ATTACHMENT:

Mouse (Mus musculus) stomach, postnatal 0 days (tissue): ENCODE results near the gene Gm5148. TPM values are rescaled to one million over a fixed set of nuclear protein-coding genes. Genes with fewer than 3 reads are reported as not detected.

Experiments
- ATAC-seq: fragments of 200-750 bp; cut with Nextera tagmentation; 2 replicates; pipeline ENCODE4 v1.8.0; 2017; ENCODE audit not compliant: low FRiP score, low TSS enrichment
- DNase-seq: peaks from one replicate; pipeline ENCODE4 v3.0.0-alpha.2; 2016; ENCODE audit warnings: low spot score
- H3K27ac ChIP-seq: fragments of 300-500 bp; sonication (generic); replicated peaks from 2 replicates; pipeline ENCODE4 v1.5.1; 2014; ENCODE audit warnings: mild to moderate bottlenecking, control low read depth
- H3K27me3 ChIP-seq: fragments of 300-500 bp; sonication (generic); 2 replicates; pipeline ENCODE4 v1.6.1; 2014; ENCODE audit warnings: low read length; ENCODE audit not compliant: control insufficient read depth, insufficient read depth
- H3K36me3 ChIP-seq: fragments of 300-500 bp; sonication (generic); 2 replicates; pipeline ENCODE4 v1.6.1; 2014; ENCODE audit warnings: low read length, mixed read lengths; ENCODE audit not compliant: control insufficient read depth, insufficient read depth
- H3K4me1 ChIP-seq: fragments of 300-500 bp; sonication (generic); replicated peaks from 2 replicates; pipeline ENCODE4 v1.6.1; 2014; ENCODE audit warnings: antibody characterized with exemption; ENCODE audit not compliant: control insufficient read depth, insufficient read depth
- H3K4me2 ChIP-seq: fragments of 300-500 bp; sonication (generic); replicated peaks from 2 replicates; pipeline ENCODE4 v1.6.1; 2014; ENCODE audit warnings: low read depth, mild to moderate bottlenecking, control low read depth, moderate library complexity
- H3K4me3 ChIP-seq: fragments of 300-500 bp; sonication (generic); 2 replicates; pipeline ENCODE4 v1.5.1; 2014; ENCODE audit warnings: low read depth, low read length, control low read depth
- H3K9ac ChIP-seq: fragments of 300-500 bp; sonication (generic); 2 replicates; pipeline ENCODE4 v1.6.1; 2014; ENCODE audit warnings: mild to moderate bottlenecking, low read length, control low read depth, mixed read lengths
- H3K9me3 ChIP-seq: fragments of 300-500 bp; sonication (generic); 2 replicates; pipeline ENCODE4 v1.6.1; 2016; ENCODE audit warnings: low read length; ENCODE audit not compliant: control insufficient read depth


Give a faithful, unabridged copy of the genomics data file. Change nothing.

Mouse (Mus musculus) stomach, postnatal 0 days (tissue): ENCODE results near the gene Gm5148. TPM values are rescaled to one million over a fixed set of nuclear protein-coding genes. Genes with fewer than 3 reads are reported as not detected.

Experiments
- ATAC-seq: fragments of 200-750 bp; cut with Nextera tagmentation; 2 replicates; pipeline ENCODE4 v1.8.0; 2017; ENCODE audit not compliant: low FRiP score, low TSS enrichment
- DNase-seq: peaks from one replicate; pipeline ENCODE4 v3.0.0-alpha.2; 2016; ENCODE audit warnings: low spot score
- H3K27ac ChIP-seq: fragments of 300-500 bp; sonication (generic); replicated peaks from 2 replicates; pipeline ENCODE4 v1.5.1; 2014; ENCODE audit warnings: mild to moderate bottlenecking, control low read depth
- H3K27me3 ChIP-seq: fragments of 300-500 bp; sonication (generic); 2 replicates; pipeline ENCODE4 v1.6.1; 2014; ENCODE audit warnings: low read length; ENCODE audit not compliant: control insufficient read depth, insufficient read depth
- H3K36me3 ChIP-seq: fragments of 300-500 bp; sonication (generic); 2 replicates; pipeline ENCODE4 v1.6.1; 2014; ENCODE audit warnings: low read length, mixed read lengths; ENCODE audit not compliant: control insufficient read depth, insufficient read depth
- H3K4me1 ChIP-seq: fragments of 300-500 bp; sonication (generic); replicated peaks from 2 replicates; pipeline ENCODE4 v1.6.1; 2014; ENCODE audit warnings: antibody characterized with exemption; ENCODE audit not compliant: control insufficient read depth, insufficient read depth
- H3K4me2 ChIP-seq: fragments of 300-500 bp; sonication (generic); replicated peaks from 2 replicates; pipeline ENCODE4 v1.6.1; 2014; ENCODE audit warnings: low read depth, mild to moderate bottlenecking, control low read depth, moderate library complexity
- H3K4me3 ChIP-seq: fragments of 300-500 bp; sonication (generic); 2 replicates; pipeline ENCODE4 v1.5.1; 2014; ENCODE audit warnings: low read depth, low read length, control low read depth
- H3K9ac ChIP-seq: fragments of 300-500 bp; sonication (generic); 2 replicates; pipeline ENCODE4 v1.6.1; 2014; ENCODE audit warnings: mild to moderate bottlenecking, low read length, control low read depth, mixed read lengths
- H3K9me3 ChIP-seq: fragments of 300-500 bp; sonication (generic); 2 replicates; pipeline ENCODE4 v1.6.1; 2016; ENCODE audit warnings: low read length; ENCODE audit not compliant: control insufficient read depth